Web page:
Excerpts from recent Minnesota editorials
Minneapolis Star Tribune, March 8
For safety’s sake, let Enbridge go ahead with pipeline
Existing pipeline is an aging relic, and rail shipments bring their own set of safety risks.
Minnesota has a pipeline problem. Specifically, the Enbridge Line 3 pipeline that carries tar sands crude oil from Canada, through this state to its destination in Superior, Wisconsin.
Built in 1968, the pipeline is a relic — aging and corroded to the point that it operates at half-capacity to avoid the pressure that at full volume might trigger leaks. If that sounds dangerous, it is. Enbridge wants to replace the pipe and add capacity, a $2 billion undertaking that also would route the new 330-mile line away from the Leech Lake tribal reservation.
But replacement of the pipe has become entangled in a bureaucratic, environmental quagmire that now has delayed the project a full year and sparked a battle in which Gov. Tim Walz allowed his Commerce Department to continue to challenge the Public Utilities Commission on its unanimous decision to issue a certificate of need. Shortly after, Enbridge announced the delay.
That means another year of risk to the communities whose property the old line runs through. Worse still, even higher rail shipments of oil. Without additional pipeline capacity, such shipments have hit historic highs. That oil travels through some of the most densely populated areas of the state, posing a potential environmental disaster should there be a derailment.
To some it’s obvious the line should be replaced without delay. Others are equally adamant that the replacement will wed the state even further to fossil fuels just as it is trying to move toward clean energy. And while the new line would not run on reservation land, it would still run through treaty lands, which has prompted strong protest from tribes intent on protecting the quality of those lands.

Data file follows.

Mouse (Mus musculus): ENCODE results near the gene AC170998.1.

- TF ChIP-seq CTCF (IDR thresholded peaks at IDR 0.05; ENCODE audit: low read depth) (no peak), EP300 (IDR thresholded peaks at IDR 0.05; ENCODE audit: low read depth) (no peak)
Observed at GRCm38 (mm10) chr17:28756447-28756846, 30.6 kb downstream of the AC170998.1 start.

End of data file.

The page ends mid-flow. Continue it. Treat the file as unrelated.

There are no easy answers here. The Star Tribune Editorial Board remains committed to environmental quality and clean energy goals. And it does not take lightly the protests of tribes that have suffered repeated treaty violations in the past.
But the uncomfortable fact remains that failing to replace the pipeline will not eliminate risk, it will enhance it. And while Minnesota has no oil reserves of its own, it plays a far larger role in oil distribution than many would assume. According to Minnesota House research, 30 percent of all crude oil in the U.S. comes through Minnesota — more than 800 million barrels in 2015.
What doesn’t come through the state’s half-dozen pipelines typically is shipped by rail. Minnesota serves as the primary route from Canada, supplier of more than 40 percent of foreign oil imports. Minnesota also is home to two major refineries and 15 petroleum storage terminals. All of which is to say that Minnesota’s problem in separating itself from fossil fuels is far larger than Line 3, and will take decades to accomplish.
That separation must occur, for the good of the environment. But in the meantime, Minnesota must take responsibility for its energy needs. A new Line 3 should be seen as a transition that will take more oil off rail cars while the state and nation wean themselves off fossil-fuel sources. Unless Minnesota is prepared to try to block rail shipments of oil, it is difficult to see what is accomplished by defaulting to a more dangerous mode of transport.
It is disappointing that Walz allowed the Commerce Department to challenge the PUC. The commission’s process was rigorous and exhaustive. The commissioners, all appointed by former Gov. Mark Dayton, agonized over their decision but concluded that the safety risk posed by the existing line left no viable alternative. “It’s a question of safety,” Commissioner Katie Sieben said.
Walz has said he wants to give tribes a greater say and honor their sovereignty. But in this case, blocking the replacement line will leave a corroding and cracking pipeline running across the Leech Lake reservation.
Walz and the Commerce Department should drop the court challenge and allow the project to proceed.
The Free Press of Mankato, March 6
MNLARS: Bipartisan plan will serve Minnesotans